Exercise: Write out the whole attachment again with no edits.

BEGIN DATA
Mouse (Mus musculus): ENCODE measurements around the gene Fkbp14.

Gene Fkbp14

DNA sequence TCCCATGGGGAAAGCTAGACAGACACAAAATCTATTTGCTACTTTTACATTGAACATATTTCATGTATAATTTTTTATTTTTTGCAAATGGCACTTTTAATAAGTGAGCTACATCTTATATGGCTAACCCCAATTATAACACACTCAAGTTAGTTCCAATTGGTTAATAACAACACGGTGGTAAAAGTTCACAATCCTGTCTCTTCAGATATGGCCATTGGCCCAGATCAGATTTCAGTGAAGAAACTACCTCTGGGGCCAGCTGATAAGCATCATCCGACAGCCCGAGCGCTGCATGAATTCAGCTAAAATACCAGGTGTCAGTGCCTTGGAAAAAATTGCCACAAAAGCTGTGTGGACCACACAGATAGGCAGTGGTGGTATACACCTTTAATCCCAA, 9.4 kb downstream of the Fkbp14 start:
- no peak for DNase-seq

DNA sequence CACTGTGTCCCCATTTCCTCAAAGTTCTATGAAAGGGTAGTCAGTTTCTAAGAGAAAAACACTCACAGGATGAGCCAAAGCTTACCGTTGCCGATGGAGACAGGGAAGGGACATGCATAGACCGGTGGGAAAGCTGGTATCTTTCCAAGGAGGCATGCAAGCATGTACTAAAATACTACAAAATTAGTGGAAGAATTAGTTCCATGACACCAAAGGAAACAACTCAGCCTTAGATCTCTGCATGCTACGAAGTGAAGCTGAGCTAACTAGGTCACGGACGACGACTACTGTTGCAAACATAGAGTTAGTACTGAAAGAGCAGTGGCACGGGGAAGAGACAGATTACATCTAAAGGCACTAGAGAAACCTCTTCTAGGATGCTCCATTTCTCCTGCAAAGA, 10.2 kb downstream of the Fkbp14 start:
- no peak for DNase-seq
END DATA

Mouse (Mus musculus): ENCODE measurements around the gene Fkbp14.

Gene Fkbp14

DNA sequence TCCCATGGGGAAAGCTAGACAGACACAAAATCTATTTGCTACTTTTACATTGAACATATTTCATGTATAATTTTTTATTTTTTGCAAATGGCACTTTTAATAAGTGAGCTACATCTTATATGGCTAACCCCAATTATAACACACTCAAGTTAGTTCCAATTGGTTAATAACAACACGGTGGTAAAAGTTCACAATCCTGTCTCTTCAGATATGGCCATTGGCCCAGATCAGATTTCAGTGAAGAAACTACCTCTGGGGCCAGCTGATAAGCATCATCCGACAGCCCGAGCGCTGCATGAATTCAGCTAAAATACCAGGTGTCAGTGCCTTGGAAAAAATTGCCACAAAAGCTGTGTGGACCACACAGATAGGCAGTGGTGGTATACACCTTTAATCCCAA, 9.4 kb downstream of the Fkbp14 start:
- no peak for DNase-seq

DNA sequence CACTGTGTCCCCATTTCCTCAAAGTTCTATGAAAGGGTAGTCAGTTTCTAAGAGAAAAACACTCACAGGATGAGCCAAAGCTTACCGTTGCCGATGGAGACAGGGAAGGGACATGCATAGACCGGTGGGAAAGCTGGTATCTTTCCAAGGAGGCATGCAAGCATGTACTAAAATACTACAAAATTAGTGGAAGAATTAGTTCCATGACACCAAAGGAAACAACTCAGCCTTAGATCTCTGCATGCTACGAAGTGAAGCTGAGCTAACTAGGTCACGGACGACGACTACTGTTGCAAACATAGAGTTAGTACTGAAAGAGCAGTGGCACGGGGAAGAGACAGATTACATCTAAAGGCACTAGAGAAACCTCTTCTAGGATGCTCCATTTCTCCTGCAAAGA, 10.2 kb downstream of the Fkbp14 start:
- no peak for DNase-seq